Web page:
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Advances in Polymer Technology
Volume 2019, Article ID 8960503, 11 pages
https://doi.org/10.1155/2019/8960503
Research Article

Recycled Glass Fibres from Wind Turbines as a Filler for Poly(Vinyl Chloride)

1Faculty of Technology and Chemical Engineering, UTP University of Science and Technology, Seminaryjna 3, 85-326 Bydgoszcz, Poland
2Faculty of Chemistry, Adam Mickiewicz University in Poznan, Umultowska 89 b, 61-614 Poznań, Poland

Correspondence should be addressed to Krzysztof Lewandowski; lp.ude.ptu@ikswodnawel.fotzsyzrk

Received 16 October 2018; Revised 21 December 2018; Accepted 6 January 2019; Published 3 February 2019

Academic Editor: Yun Yu

Copyright © 2019 Krzysztof Lewandowski et al. This is an open access article distributed under the Creative Commons Attribution License, which permits unrestricted use, distribution, and reproduction in any medium, provided the original work is properly cited.

Abstract

This paper presents the method of using glass fibre with carbon deposit (GFCD), derived from the recycling of wind turbine blades, for production of composite materials based on poly(vinyl chloride) (PVC). Composite materials containing from 1 to 15 wt% of GFCD were produced by plasticising with a plastographometer and then by pressing. The processability and performance were studied. Mechanical properties in static tension, impact strength, and thermal stability were determined. Glass transition temperature was also determined by means of the dynamic mechanical thermal analysis (DMTA). The GFCD percentage of up to 15 wt% was found not to slightly affect the change in the processability, thermal stability, and glass transition temperature. PVC/GFCD composite materials are characterised by a definitely greater elastic modulus with simultaneous decrease of tensile strength and impact strength. An analysis with scanning electron microscopy revealed good adhesion between the filler and the polymer matrix.

1. Introduction

Gaining energy from alternative sources is an area of economy that has seen an increasing growth in the recent years. Particularly intense development is seen in the wind power industry with its production capacity exceeding (only in Europe) 168 GW in 2017 [1]. In the construction of rotors and other structural components of wind farm equipment, large quantities of composite materials based on chemically cured resins reinforced with glass fibres are used [2, 3]. Estimations predict that, from 2040, the quantity of disused wind turbine rotors in the world will amount to 380 thousand tonnes per annum [4].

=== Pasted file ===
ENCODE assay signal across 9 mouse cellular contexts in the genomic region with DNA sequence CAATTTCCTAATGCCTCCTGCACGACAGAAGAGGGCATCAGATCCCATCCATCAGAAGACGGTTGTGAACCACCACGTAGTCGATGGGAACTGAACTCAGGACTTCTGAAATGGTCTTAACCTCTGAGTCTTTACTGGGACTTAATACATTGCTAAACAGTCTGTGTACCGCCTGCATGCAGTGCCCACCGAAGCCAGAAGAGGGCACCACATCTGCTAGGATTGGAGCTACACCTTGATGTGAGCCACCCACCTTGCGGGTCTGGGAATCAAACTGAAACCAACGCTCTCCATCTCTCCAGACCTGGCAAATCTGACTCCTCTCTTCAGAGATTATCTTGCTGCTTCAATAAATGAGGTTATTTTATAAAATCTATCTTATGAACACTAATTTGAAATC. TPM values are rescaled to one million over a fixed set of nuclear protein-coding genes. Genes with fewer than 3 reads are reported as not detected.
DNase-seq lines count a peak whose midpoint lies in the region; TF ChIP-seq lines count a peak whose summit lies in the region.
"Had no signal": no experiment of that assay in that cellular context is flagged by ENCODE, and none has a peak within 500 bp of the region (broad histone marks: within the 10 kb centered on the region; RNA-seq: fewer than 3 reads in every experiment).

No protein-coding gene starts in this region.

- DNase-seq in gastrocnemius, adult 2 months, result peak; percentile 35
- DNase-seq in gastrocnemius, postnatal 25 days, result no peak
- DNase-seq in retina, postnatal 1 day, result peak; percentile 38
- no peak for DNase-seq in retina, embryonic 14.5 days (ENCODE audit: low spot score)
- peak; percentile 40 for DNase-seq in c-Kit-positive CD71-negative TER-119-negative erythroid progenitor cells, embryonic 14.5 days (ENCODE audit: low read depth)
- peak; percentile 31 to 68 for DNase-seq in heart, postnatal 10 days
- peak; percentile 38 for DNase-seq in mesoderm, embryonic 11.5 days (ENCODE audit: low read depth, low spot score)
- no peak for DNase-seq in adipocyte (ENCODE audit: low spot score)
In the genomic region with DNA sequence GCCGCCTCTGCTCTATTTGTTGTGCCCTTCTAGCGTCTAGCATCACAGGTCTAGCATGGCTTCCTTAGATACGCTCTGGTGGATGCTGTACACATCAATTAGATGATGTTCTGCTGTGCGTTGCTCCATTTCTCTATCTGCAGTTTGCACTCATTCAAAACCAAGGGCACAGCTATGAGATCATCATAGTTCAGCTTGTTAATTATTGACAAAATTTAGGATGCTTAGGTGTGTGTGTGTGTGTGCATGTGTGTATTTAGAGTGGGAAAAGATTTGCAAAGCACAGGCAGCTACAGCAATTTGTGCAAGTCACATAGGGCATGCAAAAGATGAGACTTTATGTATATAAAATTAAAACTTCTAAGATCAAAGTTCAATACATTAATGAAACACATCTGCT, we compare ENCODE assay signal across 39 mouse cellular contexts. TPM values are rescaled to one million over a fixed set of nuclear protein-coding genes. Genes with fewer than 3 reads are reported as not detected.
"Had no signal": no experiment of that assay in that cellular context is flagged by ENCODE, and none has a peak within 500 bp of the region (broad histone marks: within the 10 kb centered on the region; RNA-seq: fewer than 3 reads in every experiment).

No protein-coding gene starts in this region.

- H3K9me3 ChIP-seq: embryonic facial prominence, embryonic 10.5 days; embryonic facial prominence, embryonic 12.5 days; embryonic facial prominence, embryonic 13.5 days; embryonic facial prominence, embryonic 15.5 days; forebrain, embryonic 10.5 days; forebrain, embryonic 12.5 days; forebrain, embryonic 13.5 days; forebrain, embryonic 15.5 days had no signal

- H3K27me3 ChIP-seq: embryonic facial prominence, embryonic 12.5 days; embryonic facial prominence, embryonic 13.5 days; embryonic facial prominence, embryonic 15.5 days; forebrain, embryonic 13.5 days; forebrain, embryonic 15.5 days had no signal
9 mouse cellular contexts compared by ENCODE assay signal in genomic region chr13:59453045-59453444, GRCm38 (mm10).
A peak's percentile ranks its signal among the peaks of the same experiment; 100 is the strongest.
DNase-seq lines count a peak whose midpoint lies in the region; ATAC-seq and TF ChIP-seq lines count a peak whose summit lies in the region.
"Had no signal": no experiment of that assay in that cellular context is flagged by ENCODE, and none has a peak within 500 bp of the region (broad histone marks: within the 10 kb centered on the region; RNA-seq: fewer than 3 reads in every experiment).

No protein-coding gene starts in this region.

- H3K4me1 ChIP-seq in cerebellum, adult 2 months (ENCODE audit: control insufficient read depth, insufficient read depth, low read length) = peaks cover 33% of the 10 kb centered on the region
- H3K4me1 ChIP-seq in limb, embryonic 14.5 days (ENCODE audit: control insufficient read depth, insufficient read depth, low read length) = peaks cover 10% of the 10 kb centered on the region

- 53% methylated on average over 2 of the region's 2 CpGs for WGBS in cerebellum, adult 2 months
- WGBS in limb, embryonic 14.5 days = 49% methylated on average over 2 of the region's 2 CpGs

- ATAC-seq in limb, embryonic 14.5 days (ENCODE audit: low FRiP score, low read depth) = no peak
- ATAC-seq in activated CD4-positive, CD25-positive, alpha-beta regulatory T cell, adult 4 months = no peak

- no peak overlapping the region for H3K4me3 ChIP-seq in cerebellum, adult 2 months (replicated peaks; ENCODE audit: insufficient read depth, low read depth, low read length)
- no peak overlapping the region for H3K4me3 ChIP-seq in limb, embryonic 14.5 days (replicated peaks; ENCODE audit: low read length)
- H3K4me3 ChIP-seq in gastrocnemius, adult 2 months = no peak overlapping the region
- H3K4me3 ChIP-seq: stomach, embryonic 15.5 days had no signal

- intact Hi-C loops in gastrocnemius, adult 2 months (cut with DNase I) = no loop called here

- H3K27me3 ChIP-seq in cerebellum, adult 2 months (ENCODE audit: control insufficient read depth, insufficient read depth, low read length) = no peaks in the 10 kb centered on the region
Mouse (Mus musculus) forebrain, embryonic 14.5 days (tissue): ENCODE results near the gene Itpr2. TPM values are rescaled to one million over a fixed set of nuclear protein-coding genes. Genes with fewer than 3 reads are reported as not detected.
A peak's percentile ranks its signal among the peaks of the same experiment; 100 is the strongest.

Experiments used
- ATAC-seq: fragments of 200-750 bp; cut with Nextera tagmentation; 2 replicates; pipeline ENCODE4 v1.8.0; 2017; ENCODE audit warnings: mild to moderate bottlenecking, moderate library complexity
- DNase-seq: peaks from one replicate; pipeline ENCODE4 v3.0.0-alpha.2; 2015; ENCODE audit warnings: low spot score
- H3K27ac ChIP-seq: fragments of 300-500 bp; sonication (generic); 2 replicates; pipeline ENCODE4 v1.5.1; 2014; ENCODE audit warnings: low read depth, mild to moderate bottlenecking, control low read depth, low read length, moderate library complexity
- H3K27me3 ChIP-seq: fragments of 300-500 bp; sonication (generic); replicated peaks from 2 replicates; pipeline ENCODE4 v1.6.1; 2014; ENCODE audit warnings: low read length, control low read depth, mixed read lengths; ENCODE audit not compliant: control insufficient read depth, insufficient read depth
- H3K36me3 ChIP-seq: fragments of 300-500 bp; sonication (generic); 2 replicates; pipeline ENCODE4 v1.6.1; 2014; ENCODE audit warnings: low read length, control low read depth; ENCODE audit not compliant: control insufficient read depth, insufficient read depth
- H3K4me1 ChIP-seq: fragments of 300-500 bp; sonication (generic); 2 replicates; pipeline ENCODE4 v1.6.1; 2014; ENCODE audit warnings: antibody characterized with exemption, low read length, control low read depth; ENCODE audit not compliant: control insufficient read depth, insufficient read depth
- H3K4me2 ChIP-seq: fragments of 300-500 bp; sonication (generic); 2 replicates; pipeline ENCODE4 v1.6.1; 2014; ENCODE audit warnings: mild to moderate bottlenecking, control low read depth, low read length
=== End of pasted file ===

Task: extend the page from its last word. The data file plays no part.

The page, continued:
Three main procedures for disposal of disused wind blades are in place, namely, the storage, incineration, or recycling [5, 6]. The collection and storage of this type of waste is a serious obstacle to the closed-loop economy as it prevents the reuse of raw materials. Therefore, extensive research on how to reuse such material is underway [7]. One of the ways to recycle thermosetting and chemosetting composite materials with glass fibres is their fragmentation (mechanical recycling). By doing so, a filler is obtained that can be used to modify various materials, including polymer composites [714].

Worn-out wind turbine blades can also be thermally recycled by incineration or pyrolysis. In the incineration process, significant amounts of energy are recovered and the remaining inorganic part is used as a charge for building materials [1518]. In the process of pyrolytic decomposition of wind turbine waste, its polymer matrix is decomposed into liquid and gaseous organic compounds, which are then used in the chemical and power industries. Glass fibres are also a product of pyrolysis. As opposed to incineration, pyrolysis is performed at lower temperatures and in anaerobic conditions, which does not change the form of glass fibres. Therefore, these fibres can be reused for the production of polymer composites [1921].

The poly(vinyl chloride) composites find numerous applications in diverse branches of economy. They are irreplaceable in the production of façade elements, furniture, door and window profiles, strips, fittings, plates, and sewer pipes. Such a widespread use of PVC results from its susceptibility to various modifications of it processability and performance characteristics. This polymer is characterised by good resistance to weather conditions, chemicals, and stability of properties in the long-term use [22].

The purpose of this paper was to create and analyse the possibility of using glass fibres obtained in pyrolytic recycling of disused wind turbine components as a poly(vinyl chloride) filler.